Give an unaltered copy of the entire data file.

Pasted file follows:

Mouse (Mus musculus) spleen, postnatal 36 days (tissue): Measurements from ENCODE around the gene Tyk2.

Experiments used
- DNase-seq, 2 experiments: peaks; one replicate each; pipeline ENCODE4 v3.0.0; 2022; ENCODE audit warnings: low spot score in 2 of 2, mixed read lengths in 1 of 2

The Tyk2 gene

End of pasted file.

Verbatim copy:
Mouse (Mus musculus) spleen, postnatal 36 days (tissue): Measurements from ENCODE around the gene Tyk2.

Experiments used
- DNase-seq, 2 experiments: peaks; one replicate each; pipeline ENCODE4 v3.0.0; 2022; ENCODE audit warnings: low spot score in 2 of 2, mixed read lengths in 1 of 2

The Tyk2 gene